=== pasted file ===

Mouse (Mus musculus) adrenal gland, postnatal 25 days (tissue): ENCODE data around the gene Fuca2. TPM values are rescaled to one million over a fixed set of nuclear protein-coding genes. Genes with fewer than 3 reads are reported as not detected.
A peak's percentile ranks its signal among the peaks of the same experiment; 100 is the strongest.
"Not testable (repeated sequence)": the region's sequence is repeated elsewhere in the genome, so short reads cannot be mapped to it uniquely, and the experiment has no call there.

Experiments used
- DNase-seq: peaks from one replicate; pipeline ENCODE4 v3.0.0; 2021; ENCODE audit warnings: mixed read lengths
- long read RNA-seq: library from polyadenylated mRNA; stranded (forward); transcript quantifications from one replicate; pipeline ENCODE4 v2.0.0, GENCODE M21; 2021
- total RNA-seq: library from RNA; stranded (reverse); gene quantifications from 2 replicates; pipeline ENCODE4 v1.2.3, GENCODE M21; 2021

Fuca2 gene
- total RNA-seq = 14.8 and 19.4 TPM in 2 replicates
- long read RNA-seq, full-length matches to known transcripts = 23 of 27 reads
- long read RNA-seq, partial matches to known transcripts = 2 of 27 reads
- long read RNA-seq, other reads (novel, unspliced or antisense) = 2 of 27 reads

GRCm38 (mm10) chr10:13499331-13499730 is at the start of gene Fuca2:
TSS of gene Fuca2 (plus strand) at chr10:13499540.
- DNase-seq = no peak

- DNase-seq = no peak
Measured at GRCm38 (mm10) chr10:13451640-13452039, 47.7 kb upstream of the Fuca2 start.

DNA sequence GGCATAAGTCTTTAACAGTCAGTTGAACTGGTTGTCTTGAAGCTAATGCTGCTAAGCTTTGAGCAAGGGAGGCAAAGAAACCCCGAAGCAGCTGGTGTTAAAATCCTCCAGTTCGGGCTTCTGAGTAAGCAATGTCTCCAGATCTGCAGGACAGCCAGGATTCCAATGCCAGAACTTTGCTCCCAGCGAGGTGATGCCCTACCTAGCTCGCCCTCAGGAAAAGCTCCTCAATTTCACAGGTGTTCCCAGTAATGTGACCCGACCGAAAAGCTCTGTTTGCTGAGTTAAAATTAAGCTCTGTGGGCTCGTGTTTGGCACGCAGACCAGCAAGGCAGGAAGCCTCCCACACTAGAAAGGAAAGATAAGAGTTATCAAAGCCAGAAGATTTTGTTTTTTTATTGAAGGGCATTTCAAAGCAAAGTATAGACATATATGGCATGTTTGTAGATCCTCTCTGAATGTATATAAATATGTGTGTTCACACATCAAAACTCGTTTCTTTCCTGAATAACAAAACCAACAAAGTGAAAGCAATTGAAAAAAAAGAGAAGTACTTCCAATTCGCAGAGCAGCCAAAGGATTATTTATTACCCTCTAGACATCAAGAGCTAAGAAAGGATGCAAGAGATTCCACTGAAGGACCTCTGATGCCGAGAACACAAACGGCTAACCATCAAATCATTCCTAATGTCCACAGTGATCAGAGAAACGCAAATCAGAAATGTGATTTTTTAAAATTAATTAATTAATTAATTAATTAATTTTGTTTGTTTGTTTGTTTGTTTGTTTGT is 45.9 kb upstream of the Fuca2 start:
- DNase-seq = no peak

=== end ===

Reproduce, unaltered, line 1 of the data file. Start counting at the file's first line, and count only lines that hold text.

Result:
Mouse (Mus musculus) adrenal gland, postnatal 25 days (tissue): ENCODE data around the gene Fuca2. TPM values are rescaled to one million over a fixed set of nuclear protein-coding genes. Genes with fewer than 3 reads are reported as not detected.